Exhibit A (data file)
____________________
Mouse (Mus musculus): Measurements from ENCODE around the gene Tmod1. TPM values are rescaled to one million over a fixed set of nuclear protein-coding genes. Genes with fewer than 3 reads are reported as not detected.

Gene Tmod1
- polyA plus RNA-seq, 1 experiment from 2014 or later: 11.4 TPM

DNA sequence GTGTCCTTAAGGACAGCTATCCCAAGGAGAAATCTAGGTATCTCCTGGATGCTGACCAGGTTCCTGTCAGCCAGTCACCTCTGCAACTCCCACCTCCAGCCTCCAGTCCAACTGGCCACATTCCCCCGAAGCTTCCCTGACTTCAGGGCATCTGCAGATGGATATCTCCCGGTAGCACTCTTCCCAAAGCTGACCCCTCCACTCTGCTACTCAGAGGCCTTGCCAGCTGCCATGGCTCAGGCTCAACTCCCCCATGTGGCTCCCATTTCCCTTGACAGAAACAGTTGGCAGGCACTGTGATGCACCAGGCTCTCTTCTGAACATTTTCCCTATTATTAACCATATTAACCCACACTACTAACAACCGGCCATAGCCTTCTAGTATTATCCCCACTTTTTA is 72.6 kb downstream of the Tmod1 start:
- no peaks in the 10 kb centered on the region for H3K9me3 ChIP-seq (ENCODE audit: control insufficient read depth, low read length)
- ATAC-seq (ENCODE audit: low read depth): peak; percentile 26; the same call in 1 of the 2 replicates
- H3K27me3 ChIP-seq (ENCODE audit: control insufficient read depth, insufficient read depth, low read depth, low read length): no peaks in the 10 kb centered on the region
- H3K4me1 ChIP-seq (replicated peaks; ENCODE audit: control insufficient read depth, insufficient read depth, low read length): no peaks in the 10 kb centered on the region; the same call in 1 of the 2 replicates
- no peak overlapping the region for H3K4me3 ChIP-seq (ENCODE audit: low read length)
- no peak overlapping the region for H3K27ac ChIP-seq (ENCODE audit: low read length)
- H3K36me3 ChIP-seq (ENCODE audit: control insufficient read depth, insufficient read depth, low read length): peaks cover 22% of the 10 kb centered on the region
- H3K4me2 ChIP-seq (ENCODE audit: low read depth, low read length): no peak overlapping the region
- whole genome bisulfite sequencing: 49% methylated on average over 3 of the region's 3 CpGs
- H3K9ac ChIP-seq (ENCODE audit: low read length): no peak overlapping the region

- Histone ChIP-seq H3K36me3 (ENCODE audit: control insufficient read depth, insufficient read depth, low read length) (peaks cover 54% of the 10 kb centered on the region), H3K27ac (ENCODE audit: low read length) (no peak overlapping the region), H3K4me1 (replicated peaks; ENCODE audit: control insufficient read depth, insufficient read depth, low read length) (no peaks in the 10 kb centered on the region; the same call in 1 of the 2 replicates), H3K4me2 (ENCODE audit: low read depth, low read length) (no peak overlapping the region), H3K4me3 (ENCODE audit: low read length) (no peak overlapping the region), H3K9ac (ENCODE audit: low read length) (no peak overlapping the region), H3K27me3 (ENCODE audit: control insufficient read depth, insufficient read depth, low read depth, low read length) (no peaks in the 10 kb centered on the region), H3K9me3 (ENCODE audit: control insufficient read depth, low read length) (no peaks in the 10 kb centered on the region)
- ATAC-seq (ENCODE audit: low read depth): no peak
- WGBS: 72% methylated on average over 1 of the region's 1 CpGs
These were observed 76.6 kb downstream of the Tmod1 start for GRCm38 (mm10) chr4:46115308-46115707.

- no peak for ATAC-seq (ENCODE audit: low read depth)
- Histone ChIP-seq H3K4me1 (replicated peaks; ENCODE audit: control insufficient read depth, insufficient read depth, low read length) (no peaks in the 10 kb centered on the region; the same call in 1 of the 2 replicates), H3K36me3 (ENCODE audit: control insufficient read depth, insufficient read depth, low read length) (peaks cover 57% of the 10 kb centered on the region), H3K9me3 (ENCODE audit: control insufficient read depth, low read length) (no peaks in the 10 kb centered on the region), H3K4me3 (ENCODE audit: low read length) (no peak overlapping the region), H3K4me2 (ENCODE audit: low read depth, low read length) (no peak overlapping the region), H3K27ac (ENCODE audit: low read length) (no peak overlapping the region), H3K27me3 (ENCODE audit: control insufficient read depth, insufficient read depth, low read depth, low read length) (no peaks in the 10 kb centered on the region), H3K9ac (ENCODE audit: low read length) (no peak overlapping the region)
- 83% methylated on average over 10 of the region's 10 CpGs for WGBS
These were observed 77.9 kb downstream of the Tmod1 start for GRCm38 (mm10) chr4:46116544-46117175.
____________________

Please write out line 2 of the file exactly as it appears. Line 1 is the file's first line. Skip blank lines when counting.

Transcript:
Gene Tmod1